Juggling between your career and home, managing doctors’ appointments for the elderly in the family, looking after your kids and the husband, keeping up with fitness classes, fulfilling miscellaneous social engagement and so on… Are you feeling the pressure to accomplish all these tasks and yet feeling you are not doing enough? 

Key Takeaways

  • A lot of us feel this pressure of fulfilling several full-time roles together, being a career woman, a good mother, a supportive friend and partner, or being the therapist for the family.
  • The term Superwoman Syndrome was first coined in 1984 by Marjorie Hansen Shaevitz in her book by the same name.
  • Easing the stress may be a better way to reach our full potential.

Do you have an ever-growing to-do list which pushes you to be a better version of yourself? A lot of us feel this pressure of fulfilling several full-time roles together, being a career woman, a good mother, a supportive friend and partner, or being the therapist for the family. Often when we are unable to do one of these, we tell ourselves we must work harder. Don’t worry your condition has a name. It is called the “Super Woman Syndrome”. And the good thing is, you are not alone in this race.

Also Read: Don’t Put Your Mom On A Pedestal, She’s A Woman Too!

The term Superwoman Syndrome was first coined in 1984 by Marjorie Hansen Shaevitz in her book by the same name. Superwoman Syndrome occurs when a woman neglects herself and strives to achieve perfection in every role she is fulfilling and measures success or failure in terms of tangible outputs.  

The term Superwoman Syndrome was first coined in 1984 by Marjorie Hansen Shaevitz in her book by the same name.

Sometimes we are often compelled to do much more than we can achieve. For Indian women who are from traditional families, it is the society that pushes them to be a superwoman. These women are often first-generation women to have a full-fledged career. So, they are pushed to manage homes as well as their careers and excel at both. Their commitment to their careers is often seen as a personal choice and not a financial need. Indian women are still having to live up to the expectation of being an ideal daughter, wife or daughter-in-law. Often these mothers wake up before anyone else to cook breakfast, a multi-course meal for children and parents-in-law staying at home, put in a full day at their workplace, then return home to do the chores like cleaning up after people and prepare dinner. Many such households still consider it a stigma to engage a cook as it’s the woman’s responsibility to feed her family. Think about the number of responsibilities on the shoulders of this woman? Can she achieve this superhuman task every single day for the rest of her life? What about her own health and mental well?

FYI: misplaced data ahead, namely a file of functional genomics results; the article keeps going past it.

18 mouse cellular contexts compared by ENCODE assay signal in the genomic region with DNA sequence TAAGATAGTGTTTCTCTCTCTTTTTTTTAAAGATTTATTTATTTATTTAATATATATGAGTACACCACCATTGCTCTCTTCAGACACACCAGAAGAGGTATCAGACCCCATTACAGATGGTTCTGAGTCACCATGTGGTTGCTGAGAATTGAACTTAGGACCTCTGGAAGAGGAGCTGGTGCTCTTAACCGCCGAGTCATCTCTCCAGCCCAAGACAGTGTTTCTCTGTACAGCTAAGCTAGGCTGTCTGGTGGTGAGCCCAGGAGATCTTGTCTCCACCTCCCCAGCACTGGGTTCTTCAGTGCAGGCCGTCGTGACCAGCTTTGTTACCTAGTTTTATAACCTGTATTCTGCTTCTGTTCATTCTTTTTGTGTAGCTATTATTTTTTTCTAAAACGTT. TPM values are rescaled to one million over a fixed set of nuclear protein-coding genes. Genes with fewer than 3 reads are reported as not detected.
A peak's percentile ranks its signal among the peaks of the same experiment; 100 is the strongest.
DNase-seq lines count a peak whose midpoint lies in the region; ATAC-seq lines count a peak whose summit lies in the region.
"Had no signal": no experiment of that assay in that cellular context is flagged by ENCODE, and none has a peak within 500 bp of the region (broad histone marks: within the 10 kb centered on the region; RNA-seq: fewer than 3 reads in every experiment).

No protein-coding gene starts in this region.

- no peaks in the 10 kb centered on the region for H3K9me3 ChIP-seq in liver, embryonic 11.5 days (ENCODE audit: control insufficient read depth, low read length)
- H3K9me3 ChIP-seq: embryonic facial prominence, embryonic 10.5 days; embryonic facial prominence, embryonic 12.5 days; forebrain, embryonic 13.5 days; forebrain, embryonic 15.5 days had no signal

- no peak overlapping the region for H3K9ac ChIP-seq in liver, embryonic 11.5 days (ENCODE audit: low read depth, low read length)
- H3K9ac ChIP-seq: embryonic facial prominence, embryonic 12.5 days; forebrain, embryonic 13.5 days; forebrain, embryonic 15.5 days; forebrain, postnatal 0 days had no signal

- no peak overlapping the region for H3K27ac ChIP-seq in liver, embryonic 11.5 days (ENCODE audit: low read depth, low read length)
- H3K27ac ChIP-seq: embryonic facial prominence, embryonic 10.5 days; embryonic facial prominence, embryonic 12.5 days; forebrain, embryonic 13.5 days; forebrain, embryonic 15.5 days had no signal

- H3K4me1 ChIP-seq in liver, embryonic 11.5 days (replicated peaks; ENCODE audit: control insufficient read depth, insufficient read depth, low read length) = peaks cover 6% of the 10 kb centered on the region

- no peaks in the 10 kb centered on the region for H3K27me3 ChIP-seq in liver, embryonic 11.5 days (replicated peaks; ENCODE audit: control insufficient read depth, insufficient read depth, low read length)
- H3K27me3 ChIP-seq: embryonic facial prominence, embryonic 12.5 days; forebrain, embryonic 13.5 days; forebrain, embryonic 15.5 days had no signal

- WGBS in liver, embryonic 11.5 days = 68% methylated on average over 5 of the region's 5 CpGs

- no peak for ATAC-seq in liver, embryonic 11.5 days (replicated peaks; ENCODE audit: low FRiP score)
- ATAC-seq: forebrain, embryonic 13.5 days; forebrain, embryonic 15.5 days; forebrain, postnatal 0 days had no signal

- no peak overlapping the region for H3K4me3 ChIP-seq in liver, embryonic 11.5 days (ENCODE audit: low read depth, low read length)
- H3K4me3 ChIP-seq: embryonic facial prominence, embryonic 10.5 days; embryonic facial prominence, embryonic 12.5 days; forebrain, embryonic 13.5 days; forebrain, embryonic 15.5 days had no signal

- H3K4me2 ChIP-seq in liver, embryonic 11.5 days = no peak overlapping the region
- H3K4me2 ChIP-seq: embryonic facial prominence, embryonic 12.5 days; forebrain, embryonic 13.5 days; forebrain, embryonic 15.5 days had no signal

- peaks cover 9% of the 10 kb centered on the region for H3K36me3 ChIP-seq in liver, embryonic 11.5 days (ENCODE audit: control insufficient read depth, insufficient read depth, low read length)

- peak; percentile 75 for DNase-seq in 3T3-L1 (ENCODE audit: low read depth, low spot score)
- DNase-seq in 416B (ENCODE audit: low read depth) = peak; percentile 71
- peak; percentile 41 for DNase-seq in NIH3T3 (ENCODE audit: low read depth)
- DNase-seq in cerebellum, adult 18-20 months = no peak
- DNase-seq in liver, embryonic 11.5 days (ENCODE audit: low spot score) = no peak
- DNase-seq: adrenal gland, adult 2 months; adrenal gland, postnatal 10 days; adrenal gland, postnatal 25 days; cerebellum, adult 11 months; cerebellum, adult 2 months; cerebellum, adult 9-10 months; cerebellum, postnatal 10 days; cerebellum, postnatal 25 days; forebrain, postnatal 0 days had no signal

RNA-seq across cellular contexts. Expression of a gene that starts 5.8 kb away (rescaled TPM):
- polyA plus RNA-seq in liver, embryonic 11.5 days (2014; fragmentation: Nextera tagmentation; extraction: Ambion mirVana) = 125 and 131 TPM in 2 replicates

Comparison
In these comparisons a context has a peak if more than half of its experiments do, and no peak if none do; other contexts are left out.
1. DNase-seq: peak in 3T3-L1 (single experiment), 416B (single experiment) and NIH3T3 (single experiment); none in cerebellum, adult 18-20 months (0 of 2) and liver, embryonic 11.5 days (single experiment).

They are pushed to manage homes as well as their careers and excel at both. Their commitment to their careers is often seen as a personal choice and not a financial need.

Can anyone perform perfectly in multiple or conflicting roles and keep accomplishing them with ease in the long run? Then, why are we setting such unrealistic goals for ourselves? Don’t we realise how vulnerable we keep feeling all the time while running this race?

Here are some numbers which highlight how stressed the Indian woman is whether she is a career woman or stay at home mother. A study by a UK based charity revealed that 38 percent of working women in India show signs of psychiatric morbidity compared to only 26 percent of the women who don’t work, reported The Economic Times. According to the “Suicide in India 2018” data released by the National Crime Record Bureau, housewives accounted for 17.1 percent of suicides. 

Can anyone perform perfectly in multiple or conflicting roles and keep accomplishing them with ease in the long run?

Is it too difficult for us to accept that each one of us has flaws and that’s what makes us unique? We cannot be there being everything to everyone else without being there for our own selves first.

Also Read: Not Trying To Be Superwoman Anymore: Vidya Balan

Easing the stress may be a better way to reach our full potential. Let us as women stop judging each other for not being the perfect mom or a good daughter-in-law. Let leaving the workplace early or not attending that team get-together on a Friday evening not be a big deal. Let five-course meal not be a priority but staying healthy be. Let’s start believing in sharing the workload and ask for help when needed. 

The views expressed are the author’s own.

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